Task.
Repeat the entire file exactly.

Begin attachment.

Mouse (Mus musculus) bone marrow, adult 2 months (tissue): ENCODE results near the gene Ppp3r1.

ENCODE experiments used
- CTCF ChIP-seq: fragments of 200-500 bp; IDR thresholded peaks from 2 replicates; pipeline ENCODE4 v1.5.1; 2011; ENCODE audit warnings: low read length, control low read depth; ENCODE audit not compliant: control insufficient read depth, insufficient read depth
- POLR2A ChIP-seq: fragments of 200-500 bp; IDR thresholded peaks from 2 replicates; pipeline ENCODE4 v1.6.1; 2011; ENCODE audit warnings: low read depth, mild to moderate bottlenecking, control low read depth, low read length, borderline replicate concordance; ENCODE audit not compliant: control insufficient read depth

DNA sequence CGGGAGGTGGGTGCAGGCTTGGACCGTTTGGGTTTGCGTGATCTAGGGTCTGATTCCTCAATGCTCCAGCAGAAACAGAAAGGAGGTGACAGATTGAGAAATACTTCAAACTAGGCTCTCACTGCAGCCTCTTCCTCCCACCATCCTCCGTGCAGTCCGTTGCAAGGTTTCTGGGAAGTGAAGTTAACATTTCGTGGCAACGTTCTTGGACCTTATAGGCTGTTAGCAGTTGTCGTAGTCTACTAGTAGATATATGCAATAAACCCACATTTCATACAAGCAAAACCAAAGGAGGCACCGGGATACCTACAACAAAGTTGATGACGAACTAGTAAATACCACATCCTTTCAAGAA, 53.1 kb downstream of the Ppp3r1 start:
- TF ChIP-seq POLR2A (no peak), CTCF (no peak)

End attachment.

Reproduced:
Mouse (Mus musculus) bone marrow, adult 2 months (tissue): ENCODE results near the gene Ppp3r1.

ENCODE experiments used
- CTCF ChIP-seq: fragments of 200-500 bp; IDR thresholded peaks from 2 replicates; pipeline ENCODE4 v1.5.1; 2011; ENCODE audit warnings: low read length, control low read depth; ENCODE audit not compliant: control insufficient read depth, insufficient read depth
- POLR2A ChIP-seq: fragments of 200-500 bp; IDR thresholded peaks from 2 replicates; pipeline ENCODE4 v1.6.1; 2011; ENCODE audit warnings: low read depth, mild to moderate bottlenecking, control low read depth, low read length, borderline replicate concordance; ENCODE audit not compliant: control insufficient read depth

DNA sequence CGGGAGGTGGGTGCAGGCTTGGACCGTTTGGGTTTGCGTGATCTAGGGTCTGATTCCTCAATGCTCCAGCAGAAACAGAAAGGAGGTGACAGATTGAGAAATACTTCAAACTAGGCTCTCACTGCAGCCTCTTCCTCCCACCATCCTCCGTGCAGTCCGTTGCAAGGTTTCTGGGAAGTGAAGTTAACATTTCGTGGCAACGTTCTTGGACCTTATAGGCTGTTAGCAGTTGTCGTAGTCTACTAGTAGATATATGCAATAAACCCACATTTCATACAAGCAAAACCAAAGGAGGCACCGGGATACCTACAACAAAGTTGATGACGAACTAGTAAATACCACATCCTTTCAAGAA, 53.1 kb downstream of the Ppp3r1 start:
- TF ChIP-seq POLR2A (no peak), CTCF (no peak)